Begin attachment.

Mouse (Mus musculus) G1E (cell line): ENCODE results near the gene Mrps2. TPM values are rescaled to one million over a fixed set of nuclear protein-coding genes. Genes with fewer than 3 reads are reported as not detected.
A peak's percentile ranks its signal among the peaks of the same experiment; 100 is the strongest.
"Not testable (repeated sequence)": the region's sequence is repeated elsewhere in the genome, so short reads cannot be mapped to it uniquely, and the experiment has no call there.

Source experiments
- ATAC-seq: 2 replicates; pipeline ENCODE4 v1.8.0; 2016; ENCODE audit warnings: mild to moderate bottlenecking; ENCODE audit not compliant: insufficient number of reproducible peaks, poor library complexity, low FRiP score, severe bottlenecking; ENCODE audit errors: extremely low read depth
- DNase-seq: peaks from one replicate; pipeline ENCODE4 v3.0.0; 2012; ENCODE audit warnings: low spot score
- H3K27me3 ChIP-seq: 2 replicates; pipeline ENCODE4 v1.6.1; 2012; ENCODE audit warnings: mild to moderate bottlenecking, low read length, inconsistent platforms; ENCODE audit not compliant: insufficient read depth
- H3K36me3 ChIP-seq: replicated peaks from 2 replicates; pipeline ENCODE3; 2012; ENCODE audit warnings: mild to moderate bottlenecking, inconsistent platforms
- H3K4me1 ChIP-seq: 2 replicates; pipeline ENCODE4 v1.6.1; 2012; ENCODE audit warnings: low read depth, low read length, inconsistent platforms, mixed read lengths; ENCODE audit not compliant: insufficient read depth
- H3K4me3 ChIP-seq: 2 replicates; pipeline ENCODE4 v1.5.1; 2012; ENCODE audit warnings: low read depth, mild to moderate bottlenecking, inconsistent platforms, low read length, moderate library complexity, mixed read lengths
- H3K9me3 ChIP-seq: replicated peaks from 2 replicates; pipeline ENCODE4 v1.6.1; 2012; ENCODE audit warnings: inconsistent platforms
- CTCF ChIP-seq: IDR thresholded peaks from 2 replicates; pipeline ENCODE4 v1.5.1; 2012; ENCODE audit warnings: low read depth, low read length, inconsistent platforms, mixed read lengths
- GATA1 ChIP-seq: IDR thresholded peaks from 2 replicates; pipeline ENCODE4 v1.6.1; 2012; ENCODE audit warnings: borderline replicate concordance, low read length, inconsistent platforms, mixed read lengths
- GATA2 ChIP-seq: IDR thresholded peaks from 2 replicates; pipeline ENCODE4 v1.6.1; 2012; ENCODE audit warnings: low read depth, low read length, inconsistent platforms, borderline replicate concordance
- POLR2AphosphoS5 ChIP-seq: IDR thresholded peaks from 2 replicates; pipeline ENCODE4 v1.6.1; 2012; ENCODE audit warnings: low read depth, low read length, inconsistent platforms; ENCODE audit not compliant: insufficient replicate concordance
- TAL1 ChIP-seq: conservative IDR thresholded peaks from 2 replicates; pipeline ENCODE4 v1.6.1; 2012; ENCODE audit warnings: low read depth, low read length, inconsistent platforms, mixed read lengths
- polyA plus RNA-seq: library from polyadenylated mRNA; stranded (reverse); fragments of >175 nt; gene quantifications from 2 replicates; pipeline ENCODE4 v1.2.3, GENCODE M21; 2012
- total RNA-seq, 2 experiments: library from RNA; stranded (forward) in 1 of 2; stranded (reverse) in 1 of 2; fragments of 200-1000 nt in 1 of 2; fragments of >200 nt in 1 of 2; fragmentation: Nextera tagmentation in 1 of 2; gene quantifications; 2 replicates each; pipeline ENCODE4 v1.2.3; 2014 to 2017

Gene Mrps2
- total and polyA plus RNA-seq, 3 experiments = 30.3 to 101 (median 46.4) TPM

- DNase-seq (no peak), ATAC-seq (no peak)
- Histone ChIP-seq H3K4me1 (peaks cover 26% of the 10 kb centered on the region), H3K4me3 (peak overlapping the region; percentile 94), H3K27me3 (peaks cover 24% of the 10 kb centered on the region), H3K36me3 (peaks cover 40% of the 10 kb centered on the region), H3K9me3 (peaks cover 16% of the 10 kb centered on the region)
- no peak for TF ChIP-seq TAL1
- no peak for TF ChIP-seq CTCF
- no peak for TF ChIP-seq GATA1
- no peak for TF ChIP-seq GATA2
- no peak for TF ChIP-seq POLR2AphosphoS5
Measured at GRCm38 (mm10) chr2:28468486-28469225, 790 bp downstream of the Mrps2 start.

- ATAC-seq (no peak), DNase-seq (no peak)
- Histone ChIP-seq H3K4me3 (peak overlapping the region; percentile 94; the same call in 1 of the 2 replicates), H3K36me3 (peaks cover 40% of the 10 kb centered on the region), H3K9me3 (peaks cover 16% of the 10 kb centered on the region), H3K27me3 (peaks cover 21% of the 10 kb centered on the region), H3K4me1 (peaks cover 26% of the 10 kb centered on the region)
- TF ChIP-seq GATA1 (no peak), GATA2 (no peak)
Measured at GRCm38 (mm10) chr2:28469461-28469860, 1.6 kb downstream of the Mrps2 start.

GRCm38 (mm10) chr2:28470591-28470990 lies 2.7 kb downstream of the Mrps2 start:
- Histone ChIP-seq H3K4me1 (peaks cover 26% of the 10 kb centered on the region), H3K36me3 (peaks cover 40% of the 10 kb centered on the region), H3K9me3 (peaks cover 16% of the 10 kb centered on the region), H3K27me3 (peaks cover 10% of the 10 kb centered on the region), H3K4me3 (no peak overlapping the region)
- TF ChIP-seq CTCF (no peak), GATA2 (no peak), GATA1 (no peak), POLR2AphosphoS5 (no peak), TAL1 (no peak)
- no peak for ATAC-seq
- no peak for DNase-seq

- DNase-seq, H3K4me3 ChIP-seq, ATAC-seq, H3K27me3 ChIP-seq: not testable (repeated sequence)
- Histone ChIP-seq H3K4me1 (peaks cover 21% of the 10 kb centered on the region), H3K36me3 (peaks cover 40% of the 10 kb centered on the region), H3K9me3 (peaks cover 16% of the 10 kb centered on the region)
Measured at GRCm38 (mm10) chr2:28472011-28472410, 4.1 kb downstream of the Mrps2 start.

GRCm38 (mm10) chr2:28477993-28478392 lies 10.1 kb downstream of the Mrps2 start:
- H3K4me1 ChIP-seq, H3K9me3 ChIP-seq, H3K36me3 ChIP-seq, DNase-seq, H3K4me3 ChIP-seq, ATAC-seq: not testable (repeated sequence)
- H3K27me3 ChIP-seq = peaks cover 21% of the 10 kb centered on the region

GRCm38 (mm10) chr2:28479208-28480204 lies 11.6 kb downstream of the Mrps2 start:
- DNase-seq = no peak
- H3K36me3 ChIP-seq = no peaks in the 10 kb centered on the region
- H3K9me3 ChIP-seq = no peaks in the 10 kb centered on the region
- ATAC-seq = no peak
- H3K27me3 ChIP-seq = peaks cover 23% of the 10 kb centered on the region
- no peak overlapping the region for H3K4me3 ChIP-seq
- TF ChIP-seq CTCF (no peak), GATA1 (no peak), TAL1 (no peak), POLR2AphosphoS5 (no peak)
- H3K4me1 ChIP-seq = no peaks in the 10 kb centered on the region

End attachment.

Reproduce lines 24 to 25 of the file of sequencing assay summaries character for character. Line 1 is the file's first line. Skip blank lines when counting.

- no peak for TF ChIP-seq CTCF
- no peak for TF ChIP-seq GATA1